WASHINGTON (Reuters) – A Lebanese woman who worked for the CIA and FBI pleaded guilty on Tuesday to using government computers to gain information about the hezbollah group and fraudulently obtaining U.S. citizenship, the Justice Department said.Nada Prouty, 37, pleaded guilty in Michigan to charges of conspiracy, unauthorized computer access and naturalization fraud. The charges carry penalties of up to 10 years in prison, fines and loss of citizenship.

"This defendant engaged in a pattern of deceit to secure U.S. citizenship, to gain employment in the intelligence community, and to obtain and exploit her access to sensitive counterterrorism intelligence. It is fitting that she now stands to lose both her citizenship and her liberty," Assistant Attorney General Kenneth Wainstein said.Court documents in the case charge that Prouty arrived in the United States in 1989 and entered a sham marriage the following year in order to remain in the country. She became a U.S. citizen in 1994.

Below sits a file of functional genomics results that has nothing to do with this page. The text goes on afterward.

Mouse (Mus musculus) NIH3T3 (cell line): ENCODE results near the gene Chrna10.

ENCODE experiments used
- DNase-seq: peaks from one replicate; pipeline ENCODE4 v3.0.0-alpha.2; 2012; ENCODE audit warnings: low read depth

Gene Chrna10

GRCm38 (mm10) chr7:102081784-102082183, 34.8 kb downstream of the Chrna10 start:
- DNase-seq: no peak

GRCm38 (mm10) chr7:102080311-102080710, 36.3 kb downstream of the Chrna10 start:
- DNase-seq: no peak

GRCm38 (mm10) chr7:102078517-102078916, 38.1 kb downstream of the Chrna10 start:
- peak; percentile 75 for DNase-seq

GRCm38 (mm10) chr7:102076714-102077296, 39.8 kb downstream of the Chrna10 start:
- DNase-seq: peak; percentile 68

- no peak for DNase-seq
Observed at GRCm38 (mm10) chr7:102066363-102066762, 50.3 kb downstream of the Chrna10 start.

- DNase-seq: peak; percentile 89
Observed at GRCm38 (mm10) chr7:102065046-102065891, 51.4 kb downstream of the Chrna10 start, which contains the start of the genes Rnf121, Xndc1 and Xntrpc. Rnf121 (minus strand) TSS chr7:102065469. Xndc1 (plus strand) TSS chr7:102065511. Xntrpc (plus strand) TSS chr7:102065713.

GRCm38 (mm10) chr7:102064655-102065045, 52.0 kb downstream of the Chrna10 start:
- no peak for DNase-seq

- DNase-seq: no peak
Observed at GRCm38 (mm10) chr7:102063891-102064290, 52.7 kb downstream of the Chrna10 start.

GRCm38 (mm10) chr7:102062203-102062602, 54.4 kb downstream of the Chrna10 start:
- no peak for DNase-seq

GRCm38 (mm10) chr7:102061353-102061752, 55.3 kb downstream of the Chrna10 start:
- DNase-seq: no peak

Prouty got a job in 1999 as a FBI special agent with a security clearance, and worked in Washington investigating crimes against Americans overseas.She used an FBI computer to gain information about an FBI probe of the Hezbollah, the court documents said, although her work responsibilities did not involve the group, which the United States has labeled a terrorist organization.

Prouty got a job with the Central Intelligence Agency in 2003, and resigned last week. The Justice Department said the investigation is continuing and Prouty has agreed to cooperate with the CIA.

(Reporting by Randall Mikkelsen; editing by Eric Walsh)